75 ways to demystify DB2 #43: Techtip : LOB Data and HADR
John Gera 2700020XST Comment (1) Visits (8428)
Wondering how LOB DATA plays with HADR ? The answer is - Not all LOBs are created equal. There are different types of LOBs:
INLINE-LOBs: The data for an INLINE LOB column is contained in the base table. This feature is enabled through the INLINE LENGTH option on the CREATE TABLE statement or the ALTER TABLE statement. The limit for inline lobs is 32,673 bytes.
LOGGED-LOBs: Specifies that changes made to the column are to be written to the log. The data in such columns is then recoverable with database utilities (such as RESTORE DATABASE). LOGGED is the default.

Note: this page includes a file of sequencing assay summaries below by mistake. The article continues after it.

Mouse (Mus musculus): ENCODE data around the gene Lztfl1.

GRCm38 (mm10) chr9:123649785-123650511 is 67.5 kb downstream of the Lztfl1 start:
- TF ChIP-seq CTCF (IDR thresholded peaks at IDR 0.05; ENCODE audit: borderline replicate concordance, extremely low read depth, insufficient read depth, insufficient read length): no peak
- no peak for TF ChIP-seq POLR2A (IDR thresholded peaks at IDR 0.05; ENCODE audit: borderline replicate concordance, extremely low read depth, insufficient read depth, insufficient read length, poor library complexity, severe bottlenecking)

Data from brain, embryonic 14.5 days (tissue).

NOT LOGGED-LOBs: Specifies that changes made to the column are not to be logged. This only applies to LOB data that is not inlined.
NOT LOGGED has no effect on a commit or rollback operation; that is, the database's consistency is maintained even if a transaction is rolled back, regardless of whether or not the LOB value is logged. The implication of not logging is that during a roll forward operation, after a backup or load operation, the LOB data will be replaced by zeros for those LOB values that would have had log records replayed during the roll forward. During crash recovery, all committed changes and rolled back changes will reflect the expected results.
What this means w.r.t HADR is that when LOBs are either INLINE LOBs or LOGGED LOBs the data is carried over to the standby, but if you have your lobs defined as not-logged then they are not replicated to the standby database.